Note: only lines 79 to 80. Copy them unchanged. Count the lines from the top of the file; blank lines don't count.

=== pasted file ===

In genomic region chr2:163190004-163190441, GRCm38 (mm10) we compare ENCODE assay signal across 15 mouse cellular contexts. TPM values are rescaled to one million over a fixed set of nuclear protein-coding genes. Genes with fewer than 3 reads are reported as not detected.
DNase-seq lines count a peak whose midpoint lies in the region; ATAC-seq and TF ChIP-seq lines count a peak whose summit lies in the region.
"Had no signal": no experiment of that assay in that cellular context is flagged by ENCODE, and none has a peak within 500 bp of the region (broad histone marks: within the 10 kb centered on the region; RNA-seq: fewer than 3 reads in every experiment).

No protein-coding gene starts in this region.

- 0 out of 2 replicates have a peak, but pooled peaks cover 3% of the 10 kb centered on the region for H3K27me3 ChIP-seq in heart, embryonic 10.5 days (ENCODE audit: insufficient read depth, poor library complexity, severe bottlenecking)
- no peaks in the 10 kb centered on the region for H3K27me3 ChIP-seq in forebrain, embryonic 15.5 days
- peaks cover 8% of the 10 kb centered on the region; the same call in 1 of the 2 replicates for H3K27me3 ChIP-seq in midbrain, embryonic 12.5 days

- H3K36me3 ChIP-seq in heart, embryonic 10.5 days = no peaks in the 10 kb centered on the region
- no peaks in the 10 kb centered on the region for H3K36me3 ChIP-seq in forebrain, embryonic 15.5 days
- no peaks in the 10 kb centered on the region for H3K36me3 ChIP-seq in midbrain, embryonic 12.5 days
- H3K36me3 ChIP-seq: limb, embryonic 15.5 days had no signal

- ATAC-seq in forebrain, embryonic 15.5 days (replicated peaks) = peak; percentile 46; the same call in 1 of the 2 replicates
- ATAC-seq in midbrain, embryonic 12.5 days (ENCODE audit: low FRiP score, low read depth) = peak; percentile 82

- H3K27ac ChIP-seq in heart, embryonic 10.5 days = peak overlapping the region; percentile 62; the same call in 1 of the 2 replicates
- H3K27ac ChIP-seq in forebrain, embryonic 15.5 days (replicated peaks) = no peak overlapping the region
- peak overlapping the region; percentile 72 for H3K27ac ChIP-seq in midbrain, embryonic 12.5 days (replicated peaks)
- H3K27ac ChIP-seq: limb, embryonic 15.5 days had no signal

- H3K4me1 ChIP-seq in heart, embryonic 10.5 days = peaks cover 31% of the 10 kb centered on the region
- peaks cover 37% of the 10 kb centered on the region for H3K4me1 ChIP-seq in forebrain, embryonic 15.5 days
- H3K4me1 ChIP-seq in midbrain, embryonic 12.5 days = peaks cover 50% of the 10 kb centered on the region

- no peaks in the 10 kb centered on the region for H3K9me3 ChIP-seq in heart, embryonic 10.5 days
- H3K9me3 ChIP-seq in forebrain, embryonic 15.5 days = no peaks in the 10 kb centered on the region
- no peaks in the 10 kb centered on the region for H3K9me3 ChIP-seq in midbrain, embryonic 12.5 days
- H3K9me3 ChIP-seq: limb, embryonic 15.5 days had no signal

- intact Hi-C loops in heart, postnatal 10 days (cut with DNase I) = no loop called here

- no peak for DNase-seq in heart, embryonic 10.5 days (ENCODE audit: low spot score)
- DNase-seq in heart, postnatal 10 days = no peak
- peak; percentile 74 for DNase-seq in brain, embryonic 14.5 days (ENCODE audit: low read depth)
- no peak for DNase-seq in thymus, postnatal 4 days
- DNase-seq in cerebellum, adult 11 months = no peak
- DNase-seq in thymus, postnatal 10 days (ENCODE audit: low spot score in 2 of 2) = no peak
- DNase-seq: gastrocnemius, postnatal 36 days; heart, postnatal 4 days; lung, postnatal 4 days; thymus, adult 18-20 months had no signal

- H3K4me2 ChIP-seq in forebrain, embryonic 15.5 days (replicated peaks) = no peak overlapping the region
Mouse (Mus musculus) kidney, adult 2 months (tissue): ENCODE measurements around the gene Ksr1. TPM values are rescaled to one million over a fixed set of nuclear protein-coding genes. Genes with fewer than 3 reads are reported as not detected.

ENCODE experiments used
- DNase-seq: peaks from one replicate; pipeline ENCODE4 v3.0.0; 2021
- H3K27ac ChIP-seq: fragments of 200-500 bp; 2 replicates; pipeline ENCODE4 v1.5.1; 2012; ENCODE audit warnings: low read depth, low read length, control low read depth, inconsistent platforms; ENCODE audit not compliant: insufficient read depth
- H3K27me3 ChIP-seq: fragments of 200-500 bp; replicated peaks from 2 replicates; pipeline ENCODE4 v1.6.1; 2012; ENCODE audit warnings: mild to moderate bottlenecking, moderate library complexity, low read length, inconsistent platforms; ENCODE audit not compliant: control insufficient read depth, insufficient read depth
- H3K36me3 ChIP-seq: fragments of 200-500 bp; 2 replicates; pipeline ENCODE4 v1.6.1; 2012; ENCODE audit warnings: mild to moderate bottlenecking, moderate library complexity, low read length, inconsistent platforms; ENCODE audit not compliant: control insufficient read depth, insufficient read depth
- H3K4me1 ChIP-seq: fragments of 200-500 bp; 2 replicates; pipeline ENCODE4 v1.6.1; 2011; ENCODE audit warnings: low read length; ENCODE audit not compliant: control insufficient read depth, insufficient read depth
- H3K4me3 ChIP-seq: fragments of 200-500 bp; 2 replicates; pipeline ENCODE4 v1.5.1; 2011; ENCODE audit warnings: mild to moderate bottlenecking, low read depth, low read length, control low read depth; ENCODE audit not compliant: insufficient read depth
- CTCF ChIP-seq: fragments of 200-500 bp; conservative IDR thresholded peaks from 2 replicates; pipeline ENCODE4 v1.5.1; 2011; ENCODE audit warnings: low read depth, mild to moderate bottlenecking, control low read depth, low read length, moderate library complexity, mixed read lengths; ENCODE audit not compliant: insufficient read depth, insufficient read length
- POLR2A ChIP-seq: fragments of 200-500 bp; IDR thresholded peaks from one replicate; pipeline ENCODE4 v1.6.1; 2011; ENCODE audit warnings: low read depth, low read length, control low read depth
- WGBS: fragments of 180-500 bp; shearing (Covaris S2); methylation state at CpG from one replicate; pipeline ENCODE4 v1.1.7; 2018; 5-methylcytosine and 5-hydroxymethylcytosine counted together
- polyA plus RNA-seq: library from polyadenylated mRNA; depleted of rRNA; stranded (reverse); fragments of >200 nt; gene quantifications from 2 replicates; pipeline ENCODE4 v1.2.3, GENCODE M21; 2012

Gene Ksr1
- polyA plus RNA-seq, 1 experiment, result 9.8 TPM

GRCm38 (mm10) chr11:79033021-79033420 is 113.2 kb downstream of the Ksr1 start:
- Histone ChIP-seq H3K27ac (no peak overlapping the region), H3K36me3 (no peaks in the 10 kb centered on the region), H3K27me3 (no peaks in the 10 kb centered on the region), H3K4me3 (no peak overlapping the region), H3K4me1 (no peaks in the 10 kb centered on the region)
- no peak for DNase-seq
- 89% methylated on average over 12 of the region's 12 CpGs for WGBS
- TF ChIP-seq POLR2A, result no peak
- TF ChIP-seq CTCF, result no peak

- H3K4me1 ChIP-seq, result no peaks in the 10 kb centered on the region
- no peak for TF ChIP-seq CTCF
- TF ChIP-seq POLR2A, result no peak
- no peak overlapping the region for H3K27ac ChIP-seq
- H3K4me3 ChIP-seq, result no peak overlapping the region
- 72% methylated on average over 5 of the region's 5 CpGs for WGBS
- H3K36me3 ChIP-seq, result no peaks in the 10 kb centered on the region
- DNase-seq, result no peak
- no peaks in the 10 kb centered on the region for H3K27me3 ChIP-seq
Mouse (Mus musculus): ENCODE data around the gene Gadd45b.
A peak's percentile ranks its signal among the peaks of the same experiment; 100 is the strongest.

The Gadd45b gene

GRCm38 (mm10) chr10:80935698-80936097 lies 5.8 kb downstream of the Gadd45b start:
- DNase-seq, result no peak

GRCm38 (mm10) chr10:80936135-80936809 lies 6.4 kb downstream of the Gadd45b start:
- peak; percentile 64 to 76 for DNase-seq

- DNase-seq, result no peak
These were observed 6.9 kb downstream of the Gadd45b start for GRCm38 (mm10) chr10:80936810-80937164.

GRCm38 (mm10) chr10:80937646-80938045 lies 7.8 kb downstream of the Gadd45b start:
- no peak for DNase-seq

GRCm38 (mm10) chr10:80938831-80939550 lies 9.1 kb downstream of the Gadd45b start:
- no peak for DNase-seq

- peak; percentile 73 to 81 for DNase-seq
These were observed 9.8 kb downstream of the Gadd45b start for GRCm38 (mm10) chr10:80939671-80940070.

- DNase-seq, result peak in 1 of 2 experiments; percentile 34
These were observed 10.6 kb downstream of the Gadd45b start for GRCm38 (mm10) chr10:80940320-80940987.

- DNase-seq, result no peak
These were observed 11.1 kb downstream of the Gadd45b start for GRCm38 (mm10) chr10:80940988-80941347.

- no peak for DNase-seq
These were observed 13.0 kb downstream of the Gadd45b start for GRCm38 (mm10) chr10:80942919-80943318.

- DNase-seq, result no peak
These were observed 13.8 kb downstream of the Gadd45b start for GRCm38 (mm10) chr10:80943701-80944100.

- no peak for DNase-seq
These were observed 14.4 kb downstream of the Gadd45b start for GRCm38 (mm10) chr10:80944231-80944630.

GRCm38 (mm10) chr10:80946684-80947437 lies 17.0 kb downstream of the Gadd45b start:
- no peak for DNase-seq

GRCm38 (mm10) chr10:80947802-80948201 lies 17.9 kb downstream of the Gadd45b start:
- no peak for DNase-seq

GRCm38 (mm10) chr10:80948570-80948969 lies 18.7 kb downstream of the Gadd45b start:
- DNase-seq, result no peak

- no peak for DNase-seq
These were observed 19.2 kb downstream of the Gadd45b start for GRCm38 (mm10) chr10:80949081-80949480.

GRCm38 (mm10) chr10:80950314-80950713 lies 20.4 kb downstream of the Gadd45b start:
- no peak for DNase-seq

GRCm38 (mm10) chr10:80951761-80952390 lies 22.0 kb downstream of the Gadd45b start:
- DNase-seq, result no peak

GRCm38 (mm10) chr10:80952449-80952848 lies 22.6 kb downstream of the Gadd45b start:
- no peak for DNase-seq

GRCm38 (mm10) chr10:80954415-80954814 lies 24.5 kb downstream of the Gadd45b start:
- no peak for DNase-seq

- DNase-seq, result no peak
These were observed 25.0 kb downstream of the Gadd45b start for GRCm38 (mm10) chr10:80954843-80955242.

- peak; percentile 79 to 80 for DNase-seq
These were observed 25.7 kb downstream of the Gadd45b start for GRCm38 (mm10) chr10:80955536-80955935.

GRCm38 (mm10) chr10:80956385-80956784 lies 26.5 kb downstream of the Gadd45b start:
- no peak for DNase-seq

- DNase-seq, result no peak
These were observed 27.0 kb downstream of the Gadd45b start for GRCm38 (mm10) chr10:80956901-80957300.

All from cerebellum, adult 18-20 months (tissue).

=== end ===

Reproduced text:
These were observed 10.6 kb downstream of the Gadd45b start for GRCm38 (mm10) chr10:80940320-80940987.

- DNase-seq, result no peak